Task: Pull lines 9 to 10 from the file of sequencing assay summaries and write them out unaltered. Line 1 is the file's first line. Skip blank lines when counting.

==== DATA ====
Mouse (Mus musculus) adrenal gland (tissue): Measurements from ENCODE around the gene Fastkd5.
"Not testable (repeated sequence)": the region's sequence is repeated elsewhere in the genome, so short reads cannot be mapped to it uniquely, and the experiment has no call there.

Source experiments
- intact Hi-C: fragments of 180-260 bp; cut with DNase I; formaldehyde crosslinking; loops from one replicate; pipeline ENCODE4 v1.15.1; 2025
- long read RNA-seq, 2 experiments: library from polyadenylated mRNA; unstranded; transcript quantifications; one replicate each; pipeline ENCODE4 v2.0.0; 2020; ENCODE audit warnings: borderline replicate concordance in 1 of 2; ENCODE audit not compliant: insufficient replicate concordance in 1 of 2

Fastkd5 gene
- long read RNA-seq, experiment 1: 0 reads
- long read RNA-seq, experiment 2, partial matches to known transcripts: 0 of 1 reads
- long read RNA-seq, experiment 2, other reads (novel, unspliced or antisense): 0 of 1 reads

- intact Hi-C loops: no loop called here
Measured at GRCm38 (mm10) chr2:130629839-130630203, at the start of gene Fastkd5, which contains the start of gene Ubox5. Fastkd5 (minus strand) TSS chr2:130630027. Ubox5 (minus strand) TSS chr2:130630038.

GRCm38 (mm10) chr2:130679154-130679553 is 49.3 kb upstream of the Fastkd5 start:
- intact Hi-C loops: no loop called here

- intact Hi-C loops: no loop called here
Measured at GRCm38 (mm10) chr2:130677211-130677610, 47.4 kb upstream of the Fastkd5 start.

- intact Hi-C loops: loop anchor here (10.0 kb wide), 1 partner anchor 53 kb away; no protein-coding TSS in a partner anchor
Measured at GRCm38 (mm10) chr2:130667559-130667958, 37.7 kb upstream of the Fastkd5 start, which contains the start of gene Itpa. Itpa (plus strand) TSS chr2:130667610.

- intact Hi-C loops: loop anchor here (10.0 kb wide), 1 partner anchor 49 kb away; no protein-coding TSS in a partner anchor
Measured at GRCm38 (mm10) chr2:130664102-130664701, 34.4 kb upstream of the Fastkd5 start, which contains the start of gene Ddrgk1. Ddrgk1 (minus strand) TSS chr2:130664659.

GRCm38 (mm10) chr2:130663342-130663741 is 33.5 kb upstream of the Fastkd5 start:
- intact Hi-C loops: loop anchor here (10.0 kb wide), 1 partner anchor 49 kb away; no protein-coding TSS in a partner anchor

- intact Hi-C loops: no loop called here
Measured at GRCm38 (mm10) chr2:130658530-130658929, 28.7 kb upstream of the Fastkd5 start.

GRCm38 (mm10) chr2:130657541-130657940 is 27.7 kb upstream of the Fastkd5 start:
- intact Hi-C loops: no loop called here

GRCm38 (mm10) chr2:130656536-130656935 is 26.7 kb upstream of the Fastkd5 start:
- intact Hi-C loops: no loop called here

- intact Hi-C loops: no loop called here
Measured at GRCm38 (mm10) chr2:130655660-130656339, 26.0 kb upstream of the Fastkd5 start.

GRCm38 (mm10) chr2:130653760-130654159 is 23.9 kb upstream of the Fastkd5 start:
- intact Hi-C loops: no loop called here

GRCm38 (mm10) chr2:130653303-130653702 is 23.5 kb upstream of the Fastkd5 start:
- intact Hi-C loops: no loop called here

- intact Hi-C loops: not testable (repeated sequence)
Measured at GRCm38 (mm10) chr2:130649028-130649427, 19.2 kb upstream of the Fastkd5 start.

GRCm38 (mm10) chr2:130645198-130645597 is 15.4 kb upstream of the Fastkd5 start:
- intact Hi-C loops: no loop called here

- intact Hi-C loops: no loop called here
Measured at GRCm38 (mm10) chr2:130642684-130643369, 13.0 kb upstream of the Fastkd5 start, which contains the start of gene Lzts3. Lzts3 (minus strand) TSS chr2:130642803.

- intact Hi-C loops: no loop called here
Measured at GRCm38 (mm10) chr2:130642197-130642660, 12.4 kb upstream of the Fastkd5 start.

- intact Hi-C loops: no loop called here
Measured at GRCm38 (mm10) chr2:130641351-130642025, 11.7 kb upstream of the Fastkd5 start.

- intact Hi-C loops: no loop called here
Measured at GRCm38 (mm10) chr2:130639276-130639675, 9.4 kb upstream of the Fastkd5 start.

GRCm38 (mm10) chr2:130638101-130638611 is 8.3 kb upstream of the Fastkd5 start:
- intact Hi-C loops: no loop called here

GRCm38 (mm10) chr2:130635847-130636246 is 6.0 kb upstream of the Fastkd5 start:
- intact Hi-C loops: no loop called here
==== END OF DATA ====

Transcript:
- long read RNA-seq, experiment 2, other reads (novel, unspliced or antisense): 0 of 1 reads

- intact Hi-C loops: no loop called here